A recommendation from the baseball-literary corner

The genre is 50 years old, dating back to Jim Brosnan’s book, The Long Season. I’m referring to that particular kind of baseball book in which a player provides an irreverent inside account of his team.
The key elements are well-established by now. The author is a reasonably cerebral pitcher, preferably a struggling reliever. The manager must be a character — profane and easy to ridicule. And there should be a racial angle. In literature, after all, the only thing more American than baseball is racial discord.
By now, I could probably ghost write such a book in my sleep. Yet I remain a sucker for the genre, which explains why I started reading the latest entry, Odd Man Out, by Matt McCarthy.
I’m happy to report, however, that McCarthy, while not entirely transcending the genre, has written a worthwhile, high-end specimen.
The key elements are certainly present. In 2002, McCarthy was drafted by the Angels out of Yale, and spent the summer pitching mostly in relief for their short-season affiliate in Provo, Utah. He struggled through the season to the tune of an ERA in the neighborhood of 6.00 and was released during spring training the following year. (He would go on to earn his medical degree from Harvard Medical School).
The Provo team was managed by Tom Kotchman, father of Casey Kotchman, now a major league first baseman, then an Angels prospect one step ahead of McCarthy in the farm system. McCarthy presents the elder Kotchman as quite the character. He is profane, sometimes hilariously so. And, though a solid career baseball man, his judgment is not always spot on. For example, he insists that McCarthy throw nothing but fastballs to opposing slugger Prince Fielder, convinced as he was that the young prospect “with breasts” was too fat to catch up with even McCarthy’s mediocre heater. “Smoke-em inside,” as Joe Schultz used to say
The racial angle is also pronounced. This time the divide involves “the Dominicans,” a label applied to all non-American Hispanic players (replaced before long by a more colorful name). But McCarthy neither portrays the minority group as victims nor tries to stand above the divide. Most of the time, he seems as put off by the Dominicans as his less schooled teammates.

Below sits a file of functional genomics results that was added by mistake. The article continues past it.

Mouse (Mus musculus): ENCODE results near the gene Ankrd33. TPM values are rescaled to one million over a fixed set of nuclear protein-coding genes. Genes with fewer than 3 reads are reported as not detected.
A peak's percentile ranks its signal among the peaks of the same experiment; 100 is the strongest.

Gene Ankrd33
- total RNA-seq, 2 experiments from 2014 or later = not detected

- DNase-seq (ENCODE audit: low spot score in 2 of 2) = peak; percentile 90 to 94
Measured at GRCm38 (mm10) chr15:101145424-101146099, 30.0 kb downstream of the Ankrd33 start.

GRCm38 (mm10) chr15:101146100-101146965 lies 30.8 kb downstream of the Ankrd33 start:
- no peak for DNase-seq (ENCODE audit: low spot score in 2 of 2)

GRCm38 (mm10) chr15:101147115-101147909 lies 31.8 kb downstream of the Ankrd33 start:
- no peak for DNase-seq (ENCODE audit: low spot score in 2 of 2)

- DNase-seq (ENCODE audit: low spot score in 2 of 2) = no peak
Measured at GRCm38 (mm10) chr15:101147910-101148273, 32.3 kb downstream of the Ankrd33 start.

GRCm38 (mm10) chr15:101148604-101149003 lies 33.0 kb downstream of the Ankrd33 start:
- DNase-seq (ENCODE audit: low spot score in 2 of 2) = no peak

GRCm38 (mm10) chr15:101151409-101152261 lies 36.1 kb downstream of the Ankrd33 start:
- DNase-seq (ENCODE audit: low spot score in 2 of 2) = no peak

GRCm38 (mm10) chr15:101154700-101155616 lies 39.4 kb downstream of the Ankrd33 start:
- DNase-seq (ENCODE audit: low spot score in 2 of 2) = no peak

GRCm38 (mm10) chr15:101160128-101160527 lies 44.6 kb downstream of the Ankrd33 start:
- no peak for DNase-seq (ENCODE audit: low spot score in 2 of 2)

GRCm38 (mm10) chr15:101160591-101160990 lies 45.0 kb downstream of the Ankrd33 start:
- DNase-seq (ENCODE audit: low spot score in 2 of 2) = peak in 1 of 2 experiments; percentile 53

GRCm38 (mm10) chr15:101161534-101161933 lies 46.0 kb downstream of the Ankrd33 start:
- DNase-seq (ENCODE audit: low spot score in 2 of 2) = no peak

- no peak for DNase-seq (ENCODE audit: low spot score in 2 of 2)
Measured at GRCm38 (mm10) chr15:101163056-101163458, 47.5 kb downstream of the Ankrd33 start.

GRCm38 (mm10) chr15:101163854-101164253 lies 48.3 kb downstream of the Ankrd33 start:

And McCarthy enables us understand why the Dominicans do not fit in with the rest of the team. Beyond the language and culture gap, there’s a maturity gap — the white players are mostly in their early 20s while the Dominicans tend to be teenagers (this was true of the two Dominican stars, Erick Aybar and Alberto Callaspo, both in the majors now). As a result of the various gaps, there’s a behavioral chasm, particularly when it comes to propensity to simulate sex in the locker room. Perhaps the best piece of advice McCarthy received all season was to avoid the shower until the Dominicans are done.
Yet McCarthy is able to find the humanity in a Dominican pitcher he tries to comfort after that pitcher is pulled by Kotchman for refusing, on moral grounds, to throw at an opposing hitter in retaliation.
Playing in Provo, a Mormon town, also provides McCarthy with a religious angle. And religion becomes even more of an element after he is assigned an evangelical Christian roommate. McCarthy isn’t exactly thrilled on either front, but neither does he play for cheap laughs. He finds enough common ground with the Mormon doctor at whose house he lodges to conclude that they could easily have been friends in college. And he comes to regret not having been kinder to his evangelical roommate.
Because McCarthy is introspective, his book isn’t nearly as funny as, say, Jim Bouton’s Ball Four. Nor, of course, is his book populated by stars, as Bouton’s was. But McCarthy’s account of his brief contacts with Bobby Jenks, then a problem-child Angels prospect, later a World Series hero for the White Sox, is probably worth the price of the book. So is his account of “Larry King Night” in Provo.
This is not just a book for those who follow and appreciate baseball; it’s a book for those who follow and appreciate human nature.
UPDATE: Shortly after writing this post, I looked at reviews of McCarthy’s book (I like to opine first and then see what others have said). I found that the accuracy of some of what McCarthy reports has been challenged. In some instances, it’s a case of “he says, he says.” However, McCarthy does seem to have gotten some basic facts wrong and it has been argued that some of the inaccuracies cast doubt on whether the incident being recounted actually occurred.
If I have persuaded anyone to read the book, they might first want to read the criticism of its accuracy.


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